Two weeks ago, I attended the Microsoft annual company meeting. I wasn’t planning to attend, but curiosity got the best of me after reading the questions and answers about the event. One of the questions asked, “Will there be loud music?”

“At a company meeting,” I mused.

The answer was “yes.”

The event was held at the home of the Mariners, Safeco Field, a dramatic 47,000-seat stadium with a retractable roof and plenty of room for over 17,000 employees, which were transported there by dozens of commercial buses along with thousands of their own cars and Vanpools. I opted for a comfy seat on a bus.

Unfortunately, the plethora of cars and buses converging on Safeco Field resulted in a horrific traffic jam and my office mate and I arrived an hour late… just in time to loud cheers and clapping as Bill Gates walked onto the stage.

After grabbing a box lunch, we rushed to our seats with the Microsoft Learning group. On the field was a huge stage with two JumboTrons and banks of lights and speakers. In front of the stage were rows of chairs. Our seats were on the first level. Above us were two more levels, packed with employees.

For the most part, everyone was grouped by division with some groups equipped with colored clappers, flashing buttons, matching coats, hats and scarves, Hawaiian shirts, and other distinguishing gizmos. Whenever their group was mentioned, they’d scream. The loudest group was Microsoft Live who were gung-ho about announcing the beta version of a new search engine.

Word-on- the-street was that it was the final year for Bill Gates to speak at company meetings. He spoke for at least half an hour… I was too overwhelmed by the event to remember a word of what he said. Although, I do recall, early in his speech, there was a few second episode of feedback that contributed to everyone’s hearing loss. Gates, not skipped a beat commented that the feedback was necessary to wake up someone that was spotted sleeping.

“Don’t fall asleep,” he quietly warned.

Also on the stage, several times, was Steve Balmer, who was fairly calm until the very end of the meeting, which started at 11 a.m. and lasted until after 5 p.m. The opposite of Gates, Balmer bounces off the walls. He runs up-and-down the rows of employees shaking their hands. He screams at the top of his lungs and says whatever is on his mind. He’s the fire that ignites employees. The perpetual cheerleader. The nuclear reactor that powers the innovation, the marketing prowess, and the engineering excellence of Microsoft.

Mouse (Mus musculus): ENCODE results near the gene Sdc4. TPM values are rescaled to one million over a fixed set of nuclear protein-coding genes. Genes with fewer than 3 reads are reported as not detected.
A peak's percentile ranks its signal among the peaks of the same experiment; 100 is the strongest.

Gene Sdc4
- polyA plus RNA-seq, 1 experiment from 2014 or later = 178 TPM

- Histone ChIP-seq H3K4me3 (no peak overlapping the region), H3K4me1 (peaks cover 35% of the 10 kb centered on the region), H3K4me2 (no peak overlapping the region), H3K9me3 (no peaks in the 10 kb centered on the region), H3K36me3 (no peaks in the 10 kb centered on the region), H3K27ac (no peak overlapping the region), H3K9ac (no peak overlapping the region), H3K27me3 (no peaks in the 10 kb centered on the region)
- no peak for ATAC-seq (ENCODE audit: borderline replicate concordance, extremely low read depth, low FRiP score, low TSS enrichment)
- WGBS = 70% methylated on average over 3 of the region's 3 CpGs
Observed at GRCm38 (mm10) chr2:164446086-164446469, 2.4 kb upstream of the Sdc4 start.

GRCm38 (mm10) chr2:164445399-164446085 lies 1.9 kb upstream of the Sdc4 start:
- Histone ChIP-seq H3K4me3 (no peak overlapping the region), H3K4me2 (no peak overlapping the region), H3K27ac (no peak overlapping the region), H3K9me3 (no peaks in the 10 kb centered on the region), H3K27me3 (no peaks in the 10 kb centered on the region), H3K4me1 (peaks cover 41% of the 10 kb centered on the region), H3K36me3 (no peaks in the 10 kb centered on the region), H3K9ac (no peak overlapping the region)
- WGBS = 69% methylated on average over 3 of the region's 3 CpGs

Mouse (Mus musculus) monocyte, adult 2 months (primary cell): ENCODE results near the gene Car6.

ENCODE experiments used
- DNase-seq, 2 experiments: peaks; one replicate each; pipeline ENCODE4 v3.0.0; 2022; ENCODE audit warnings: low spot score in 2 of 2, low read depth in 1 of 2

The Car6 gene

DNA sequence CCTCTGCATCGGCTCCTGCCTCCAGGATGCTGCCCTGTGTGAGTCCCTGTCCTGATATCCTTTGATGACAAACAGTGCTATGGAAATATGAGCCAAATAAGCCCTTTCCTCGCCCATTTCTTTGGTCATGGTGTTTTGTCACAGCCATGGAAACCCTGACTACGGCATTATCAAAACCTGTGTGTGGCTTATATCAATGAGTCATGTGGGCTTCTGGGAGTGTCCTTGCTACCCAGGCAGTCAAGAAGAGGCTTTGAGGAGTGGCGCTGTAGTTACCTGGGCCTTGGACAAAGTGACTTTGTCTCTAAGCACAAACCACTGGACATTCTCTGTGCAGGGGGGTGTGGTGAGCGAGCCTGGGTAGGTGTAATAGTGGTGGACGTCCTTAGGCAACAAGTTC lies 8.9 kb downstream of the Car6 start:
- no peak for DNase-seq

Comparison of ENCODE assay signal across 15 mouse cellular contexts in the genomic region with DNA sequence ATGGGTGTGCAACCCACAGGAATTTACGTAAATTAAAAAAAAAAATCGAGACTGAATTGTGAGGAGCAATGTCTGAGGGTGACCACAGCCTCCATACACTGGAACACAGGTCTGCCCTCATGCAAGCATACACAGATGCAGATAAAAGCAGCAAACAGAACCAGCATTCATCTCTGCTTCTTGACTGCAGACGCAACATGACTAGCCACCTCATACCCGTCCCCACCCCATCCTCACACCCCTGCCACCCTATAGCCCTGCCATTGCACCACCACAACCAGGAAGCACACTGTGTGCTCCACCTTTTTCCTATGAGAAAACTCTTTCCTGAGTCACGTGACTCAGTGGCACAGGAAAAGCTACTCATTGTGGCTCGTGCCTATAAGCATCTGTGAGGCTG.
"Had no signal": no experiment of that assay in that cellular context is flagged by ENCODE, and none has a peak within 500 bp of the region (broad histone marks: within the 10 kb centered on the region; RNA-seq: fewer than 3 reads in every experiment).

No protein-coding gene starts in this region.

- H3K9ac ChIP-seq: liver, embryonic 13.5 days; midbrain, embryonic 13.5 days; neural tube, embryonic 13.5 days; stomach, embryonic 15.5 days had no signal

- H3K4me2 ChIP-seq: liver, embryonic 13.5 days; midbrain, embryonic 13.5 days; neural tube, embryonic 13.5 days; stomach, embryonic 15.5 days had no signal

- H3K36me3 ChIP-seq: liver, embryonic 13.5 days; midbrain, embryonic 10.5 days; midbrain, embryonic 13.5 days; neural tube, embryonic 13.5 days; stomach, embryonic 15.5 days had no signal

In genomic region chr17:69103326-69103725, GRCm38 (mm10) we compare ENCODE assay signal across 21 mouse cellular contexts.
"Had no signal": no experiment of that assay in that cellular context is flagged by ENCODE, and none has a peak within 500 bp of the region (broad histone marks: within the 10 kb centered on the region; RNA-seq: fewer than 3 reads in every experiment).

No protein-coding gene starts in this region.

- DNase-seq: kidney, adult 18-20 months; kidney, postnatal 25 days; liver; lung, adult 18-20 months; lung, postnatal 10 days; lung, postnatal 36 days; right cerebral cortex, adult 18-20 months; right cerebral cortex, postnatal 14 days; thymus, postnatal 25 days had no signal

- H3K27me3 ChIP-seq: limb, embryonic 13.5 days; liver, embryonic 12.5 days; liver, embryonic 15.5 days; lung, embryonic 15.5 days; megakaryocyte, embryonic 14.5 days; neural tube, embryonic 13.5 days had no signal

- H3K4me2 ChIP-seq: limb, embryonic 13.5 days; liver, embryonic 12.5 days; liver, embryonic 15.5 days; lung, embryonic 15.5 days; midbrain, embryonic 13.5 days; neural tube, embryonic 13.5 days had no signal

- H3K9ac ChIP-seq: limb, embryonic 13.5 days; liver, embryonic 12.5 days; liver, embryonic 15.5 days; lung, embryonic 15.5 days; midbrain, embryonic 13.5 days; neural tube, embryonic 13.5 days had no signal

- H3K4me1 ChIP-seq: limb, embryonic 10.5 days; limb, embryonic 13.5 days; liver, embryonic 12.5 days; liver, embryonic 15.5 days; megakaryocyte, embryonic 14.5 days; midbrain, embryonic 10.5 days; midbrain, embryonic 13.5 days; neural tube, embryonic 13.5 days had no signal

Astonishing was the software, products and services being developed by Microsoft from games to mobile devices, software servers that power the world’s websites, factories, financial systems, web-based services, and everything in-between.

What stuck in my mind was an application that enables users to perform various tasks by tapping or moving around icons that appear on a tabletop. For instance, Bill Gates placed his credit card on a virtual box that appeared on the table. In the opposite corner, he placed a Zune. In the center of the table was a selection of virtual CDs. Bill was able to “open” the CDs, select a song then drag it into the Zune. The cost of the song was automatically subtracted from his credit card. And the next time he turned on his Zune, the song would automatically be in the playlist.

This tabletop concept was applicable was a variety of industries, including restaurants. Patrons could peruse the virtual menu that appears on the table. In a hotel, customers could use the menu on the table in their room to order room service, select movies to play on their TV and review the various services offered by the hotel, like dry cleaning, location of the work-out room, and so much more. Cool!

None of my blog entries would be complete without mentioning food. Microsoft had available 17,000+ box lunches for employees to grab and eat during the event. Mine contained a scrumptious turkey sandwich with a little container of spicy orzo salad, bag of cut-up apples, kettle chips, macadam nut cookie, and bottle of vitamin water. There were also roast beef, vegetarian, halal and kosher box lunches.

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